Updated: September 29 with comments from The Good Food Institute
McDonald’s will begin serving up a Beyond Meat burger next Monday, September 30. The P.L.T. (plant, lettuce, tomato) burger goes on sale in 28 Micky-Ds in Southwestern Ontario, including Canada’s largest city, Toronto, for 12 weeks. The sandwich costs C$6.49 Canadian ($5 US). It’s also a sign of the restaurant pushing into vegan options, as it could be made vegan too – cheese is optional.
“Offering the new P.L.T. in will give McDonald’s an opportunity to hear feedback from customers, as well as from crew and franchisees,” said Ann Wahlgren, VP of Global Menu Strategy at McDonald’s, in the official release. “It’s a chance to test new products in a handful of restaurants, and will inform our future plans for introducing plant-based options around the world.”
The Good Food Institute, a U.S.-based nonprofit that promotes plant-based meat, among other ‘clean ‘ meat, tells AFN that the test is the first step in plant-based global domination.
“It’s a massive milestone for McDonald’s to introduce plant-based meat on its menus in Canada. It’s a clear sign that meat made from plants is now mainstream. Our hope is that the Canadian plant-based meat test will soon lead to a launch of the Beyond Burger at McDonald’s in the U.S.,” said executive director Bruce Friedrich.
AFN has reached out to Beyond Meat, Impossible Foods, and McDonald’s for comment. Stay tuned for updates.
Snapshot: About McDonald’s test of Beyond Meat
Coming off the news, shares of Nasdaq-listed Beyond Meat (BYND) skyrocketed over 11% on Thursday, dealing alt-meat stock naysayers a body blow. Now hovering around $150, the stock is up six-fold from its IPO price of $25. The company went public on May 2, 2019 and has been one of the year’s most discussed debuts.
Check out my fellow reporter Lauren Manning’s coverage of BYND’s day 1, here.
This puts previous rumors from food industry insiders that McDonald’s could partner with Nestle to bring a vegan burger to market in North America, to rest. Nestle made McDonald’s vegan burger, the Big Vegan TS, in Germany – one of its top five international markets. Aside from McD’s, Dunkin’ started offering Beyond’s plant-based sausage in New York City in July. The fast-food giant also plans to release it to the rest of the 49 states in the near future.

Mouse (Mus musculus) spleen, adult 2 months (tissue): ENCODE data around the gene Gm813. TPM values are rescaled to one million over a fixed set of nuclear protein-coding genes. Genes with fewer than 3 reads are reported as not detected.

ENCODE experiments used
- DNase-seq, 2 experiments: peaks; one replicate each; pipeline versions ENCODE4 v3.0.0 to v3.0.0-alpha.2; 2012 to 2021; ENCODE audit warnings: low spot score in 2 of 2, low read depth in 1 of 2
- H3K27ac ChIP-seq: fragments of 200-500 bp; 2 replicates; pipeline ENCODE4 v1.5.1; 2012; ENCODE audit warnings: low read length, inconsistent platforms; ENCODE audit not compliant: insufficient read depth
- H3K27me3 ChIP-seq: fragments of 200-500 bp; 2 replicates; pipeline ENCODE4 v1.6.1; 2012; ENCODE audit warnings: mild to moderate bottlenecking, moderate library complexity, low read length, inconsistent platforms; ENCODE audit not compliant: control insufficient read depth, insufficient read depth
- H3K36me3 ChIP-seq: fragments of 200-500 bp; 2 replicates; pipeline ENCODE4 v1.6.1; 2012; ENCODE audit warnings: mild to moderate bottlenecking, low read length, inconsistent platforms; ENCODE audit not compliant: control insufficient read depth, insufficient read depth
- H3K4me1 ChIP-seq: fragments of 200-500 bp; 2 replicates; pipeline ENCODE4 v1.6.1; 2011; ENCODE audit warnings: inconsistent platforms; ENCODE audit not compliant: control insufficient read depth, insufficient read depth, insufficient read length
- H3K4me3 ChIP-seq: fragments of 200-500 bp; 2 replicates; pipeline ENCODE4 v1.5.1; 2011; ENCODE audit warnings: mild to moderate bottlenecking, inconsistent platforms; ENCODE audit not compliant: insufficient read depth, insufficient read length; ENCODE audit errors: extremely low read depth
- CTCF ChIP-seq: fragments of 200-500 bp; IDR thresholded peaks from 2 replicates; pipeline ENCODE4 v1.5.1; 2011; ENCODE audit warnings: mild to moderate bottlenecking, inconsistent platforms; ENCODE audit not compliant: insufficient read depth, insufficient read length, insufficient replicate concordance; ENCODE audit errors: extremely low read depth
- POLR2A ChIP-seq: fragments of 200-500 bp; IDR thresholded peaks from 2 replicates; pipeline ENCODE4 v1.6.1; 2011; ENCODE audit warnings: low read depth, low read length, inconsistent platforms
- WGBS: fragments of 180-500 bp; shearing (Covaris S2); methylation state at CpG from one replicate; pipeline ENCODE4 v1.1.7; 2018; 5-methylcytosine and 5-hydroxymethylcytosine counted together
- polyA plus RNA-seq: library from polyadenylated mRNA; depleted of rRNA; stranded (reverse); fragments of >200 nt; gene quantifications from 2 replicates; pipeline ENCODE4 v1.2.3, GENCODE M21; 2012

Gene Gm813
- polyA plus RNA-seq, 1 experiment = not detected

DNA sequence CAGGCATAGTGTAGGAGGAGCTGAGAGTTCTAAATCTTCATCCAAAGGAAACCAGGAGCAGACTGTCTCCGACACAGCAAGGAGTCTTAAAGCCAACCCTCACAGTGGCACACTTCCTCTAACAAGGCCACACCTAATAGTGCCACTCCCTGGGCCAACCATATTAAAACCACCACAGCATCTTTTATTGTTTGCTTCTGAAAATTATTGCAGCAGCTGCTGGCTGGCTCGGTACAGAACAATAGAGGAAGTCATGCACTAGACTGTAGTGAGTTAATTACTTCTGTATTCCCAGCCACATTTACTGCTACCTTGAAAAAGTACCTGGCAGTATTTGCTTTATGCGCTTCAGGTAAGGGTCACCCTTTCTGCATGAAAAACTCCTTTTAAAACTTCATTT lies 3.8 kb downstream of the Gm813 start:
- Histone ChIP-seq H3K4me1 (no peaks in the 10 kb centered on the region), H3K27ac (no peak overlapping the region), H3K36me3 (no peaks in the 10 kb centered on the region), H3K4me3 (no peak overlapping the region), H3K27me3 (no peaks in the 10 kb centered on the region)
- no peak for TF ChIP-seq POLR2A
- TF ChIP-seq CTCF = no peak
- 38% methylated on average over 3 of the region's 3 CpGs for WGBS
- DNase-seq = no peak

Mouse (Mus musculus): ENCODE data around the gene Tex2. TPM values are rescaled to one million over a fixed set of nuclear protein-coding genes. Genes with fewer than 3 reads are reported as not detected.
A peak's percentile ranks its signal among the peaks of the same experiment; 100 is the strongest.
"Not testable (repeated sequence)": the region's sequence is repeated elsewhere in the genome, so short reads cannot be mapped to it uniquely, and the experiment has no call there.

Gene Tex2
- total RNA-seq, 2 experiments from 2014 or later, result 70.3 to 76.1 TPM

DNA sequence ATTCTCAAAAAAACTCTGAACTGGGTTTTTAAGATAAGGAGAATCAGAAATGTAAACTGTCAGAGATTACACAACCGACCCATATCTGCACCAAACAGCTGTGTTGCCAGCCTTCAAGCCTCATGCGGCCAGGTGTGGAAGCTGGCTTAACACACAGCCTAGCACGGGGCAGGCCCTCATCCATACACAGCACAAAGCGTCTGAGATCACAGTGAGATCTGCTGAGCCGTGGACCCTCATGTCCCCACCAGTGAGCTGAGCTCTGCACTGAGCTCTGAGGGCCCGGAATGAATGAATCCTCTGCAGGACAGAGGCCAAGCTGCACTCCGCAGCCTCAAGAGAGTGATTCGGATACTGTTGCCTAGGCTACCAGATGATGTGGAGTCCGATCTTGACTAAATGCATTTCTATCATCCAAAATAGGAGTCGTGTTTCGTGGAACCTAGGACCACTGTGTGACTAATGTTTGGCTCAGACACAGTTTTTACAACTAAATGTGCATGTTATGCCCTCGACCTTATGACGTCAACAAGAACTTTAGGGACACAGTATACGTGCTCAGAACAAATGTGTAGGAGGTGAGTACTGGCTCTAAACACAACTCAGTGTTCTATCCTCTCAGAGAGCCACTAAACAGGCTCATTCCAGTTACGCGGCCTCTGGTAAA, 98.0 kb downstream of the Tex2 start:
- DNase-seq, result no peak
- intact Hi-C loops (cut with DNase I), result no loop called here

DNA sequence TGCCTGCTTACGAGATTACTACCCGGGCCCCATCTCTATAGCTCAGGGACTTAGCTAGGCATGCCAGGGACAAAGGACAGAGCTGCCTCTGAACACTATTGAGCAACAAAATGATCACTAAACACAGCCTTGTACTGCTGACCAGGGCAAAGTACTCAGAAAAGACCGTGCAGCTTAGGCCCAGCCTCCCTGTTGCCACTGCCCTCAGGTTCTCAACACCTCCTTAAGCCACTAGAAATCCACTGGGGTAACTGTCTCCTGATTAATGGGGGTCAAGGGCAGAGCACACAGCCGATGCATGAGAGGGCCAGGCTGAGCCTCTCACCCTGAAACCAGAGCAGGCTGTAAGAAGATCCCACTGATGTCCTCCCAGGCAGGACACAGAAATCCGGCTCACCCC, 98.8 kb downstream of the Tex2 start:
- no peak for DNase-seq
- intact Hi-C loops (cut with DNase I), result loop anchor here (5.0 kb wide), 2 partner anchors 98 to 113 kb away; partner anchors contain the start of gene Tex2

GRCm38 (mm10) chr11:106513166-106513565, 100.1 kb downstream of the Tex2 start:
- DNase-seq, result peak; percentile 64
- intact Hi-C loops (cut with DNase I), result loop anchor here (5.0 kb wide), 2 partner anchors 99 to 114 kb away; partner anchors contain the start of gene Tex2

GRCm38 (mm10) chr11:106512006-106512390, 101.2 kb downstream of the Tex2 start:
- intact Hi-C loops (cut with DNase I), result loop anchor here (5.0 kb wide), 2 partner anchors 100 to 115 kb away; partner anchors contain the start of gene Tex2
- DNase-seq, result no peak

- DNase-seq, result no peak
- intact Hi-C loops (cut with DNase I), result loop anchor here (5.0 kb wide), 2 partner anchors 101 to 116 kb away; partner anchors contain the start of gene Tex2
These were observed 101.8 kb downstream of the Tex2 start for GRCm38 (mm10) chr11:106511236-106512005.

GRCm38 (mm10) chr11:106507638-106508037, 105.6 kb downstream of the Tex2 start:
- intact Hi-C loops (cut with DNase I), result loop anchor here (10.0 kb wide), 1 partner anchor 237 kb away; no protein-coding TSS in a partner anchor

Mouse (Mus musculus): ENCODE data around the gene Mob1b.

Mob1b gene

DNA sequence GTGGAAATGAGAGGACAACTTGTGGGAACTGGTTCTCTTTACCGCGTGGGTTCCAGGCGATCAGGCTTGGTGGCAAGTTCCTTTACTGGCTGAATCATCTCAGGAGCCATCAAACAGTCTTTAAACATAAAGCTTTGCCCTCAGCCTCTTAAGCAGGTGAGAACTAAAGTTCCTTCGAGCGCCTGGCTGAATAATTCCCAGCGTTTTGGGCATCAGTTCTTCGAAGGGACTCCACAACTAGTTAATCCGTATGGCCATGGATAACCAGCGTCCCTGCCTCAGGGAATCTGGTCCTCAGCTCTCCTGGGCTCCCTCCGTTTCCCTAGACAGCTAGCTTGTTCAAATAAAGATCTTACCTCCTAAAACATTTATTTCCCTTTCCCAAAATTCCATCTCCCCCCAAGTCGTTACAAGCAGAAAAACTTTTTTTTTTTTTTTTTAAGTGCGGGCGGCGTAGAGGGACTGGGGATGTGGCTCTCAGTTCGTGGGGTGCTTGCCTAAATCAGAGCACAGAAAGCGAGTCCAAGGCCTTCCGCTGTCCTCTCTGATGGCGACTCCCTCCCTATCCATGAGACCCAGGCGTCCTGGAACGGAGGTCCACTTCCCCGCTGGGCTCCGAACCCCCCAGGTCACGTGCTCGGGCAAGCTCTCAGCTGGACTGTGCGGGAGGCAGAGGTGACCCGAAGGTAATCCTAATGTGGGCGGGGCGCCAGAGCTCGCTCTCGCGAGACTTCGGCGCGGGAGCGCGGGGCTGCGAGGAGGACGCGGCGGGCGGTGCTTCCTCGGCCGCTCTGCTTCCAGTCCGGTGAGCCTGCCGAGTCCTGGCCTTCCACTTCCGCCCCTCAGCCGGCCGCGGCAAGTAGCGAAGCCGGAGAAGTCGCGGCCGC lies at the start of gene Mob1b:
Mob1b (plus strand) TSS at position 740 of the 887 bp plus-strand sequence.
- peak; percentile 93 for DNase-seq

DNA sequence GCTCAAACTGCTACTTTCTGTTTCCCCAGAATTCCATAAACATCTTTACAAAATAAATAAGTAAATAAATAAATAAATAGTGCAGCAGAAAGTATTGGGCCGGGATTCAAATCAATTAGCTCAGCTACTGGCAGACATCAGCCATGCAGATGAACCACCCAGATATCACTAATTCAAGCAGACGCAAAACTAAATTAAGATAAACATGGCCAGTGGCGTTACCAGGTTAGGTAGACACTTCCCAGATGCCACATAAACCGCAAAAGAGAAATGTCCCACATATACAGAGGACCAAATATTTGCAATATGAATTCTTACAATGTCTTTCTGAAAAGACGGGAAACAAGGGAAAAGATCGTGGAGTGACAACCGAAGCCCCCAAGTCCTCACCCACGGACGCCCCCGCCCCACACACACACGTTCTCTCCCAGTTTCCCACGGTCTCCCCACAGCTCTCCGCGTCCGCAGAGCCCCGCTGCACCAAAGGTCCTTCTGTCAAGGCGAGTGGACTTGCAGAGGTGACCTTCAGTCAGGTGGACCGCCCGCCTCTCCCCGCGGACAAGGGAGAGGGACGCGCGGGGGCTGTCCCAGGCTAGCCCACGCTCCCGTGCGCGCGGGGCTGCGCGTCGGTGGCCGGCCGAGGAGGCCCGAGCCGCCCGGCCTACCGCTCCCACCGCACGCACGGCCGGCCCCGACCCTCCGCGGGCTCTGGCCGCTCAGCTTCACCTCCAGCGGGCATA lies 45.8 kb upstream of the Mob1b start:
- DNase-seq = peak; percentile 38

This is… not a test?
Snapshot: Fast food’s foray into alt-proteins
A test has two outcomes – a pass or a fail. After all, Beyond could fail to impress the American fast-food company, much like it did Tim Hortons in Canada. The coffee franchise, which is owned by Restaurant Brands International, pulled Beyond’s sausages and burgers from locations in all provinces except British Columbia and Ontario, after a limited-time offer expired.
McDonald’s has been slower than its competitors in embracing the meatless trend. Burger King sells Impossible Whoppers all over the US. White Castle, Qdoba, Bareburger and more have hopped on the plant-based menu bandwagon too.
“The Impossible Whopper has proved that plant-based meat is here to stay and is poised for explosive growth. If McDonald’s Beyond Meat test in Canada is successful and the plant-based burger is rolled out across its North American restaurants, that will be the final sign that plant-based meat is poised for global domination,” added Friedrich.
Beyond Meat has expressed confidence in its ability to supply any restaurant chain. In an interview with CNBC in June, its CEO Ethan Brown said that his company could take on the world’s largest fast-food chains, especially if it was done with prudence. McDonald’s has some 14,000 locations across the US, making it the country’s largest restaurant chain.
Have something to say about the alt-protein hitting the mainstream? Drop me a note at [email protected].
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